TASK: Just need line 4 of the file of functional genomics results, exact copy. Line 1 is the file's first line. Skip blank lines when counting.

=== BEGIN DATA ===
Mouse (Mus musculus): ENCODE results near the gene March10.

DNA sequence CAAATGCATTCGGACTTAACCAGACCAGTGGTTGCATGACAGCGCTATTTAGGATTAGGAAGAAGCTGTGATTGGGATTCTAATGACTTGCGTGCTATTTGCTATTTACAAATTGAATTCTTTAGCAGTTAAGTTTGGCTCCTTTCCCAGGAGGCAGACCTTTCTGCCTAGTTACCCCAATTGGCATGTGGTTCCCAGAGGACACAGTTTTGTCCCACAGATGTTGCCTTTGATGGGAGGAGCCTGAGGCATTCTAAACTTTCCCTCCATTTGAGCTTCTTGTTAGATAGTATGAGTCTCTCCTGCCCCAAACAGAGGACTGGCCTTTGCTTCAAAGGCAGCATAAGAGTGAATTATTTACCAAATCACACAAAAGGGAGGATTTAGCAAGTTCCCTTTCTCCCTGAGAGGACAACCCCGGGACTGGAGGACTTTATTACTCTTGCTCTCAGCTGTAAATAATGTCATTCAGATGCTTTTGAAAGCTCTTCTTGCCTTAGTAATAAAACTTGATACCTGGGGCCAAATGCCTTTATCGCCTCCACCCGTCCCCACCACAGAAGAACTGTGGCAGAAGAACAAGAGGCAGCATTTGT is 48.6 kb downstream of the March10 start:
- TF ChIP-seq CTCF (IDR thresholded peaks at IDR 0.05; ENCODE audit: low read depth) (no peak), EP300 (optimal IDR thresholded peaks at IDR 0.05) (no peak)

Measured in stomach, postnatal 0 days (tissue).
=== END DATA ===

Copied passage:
Measured in stomach, postnatal 0 days (tissue).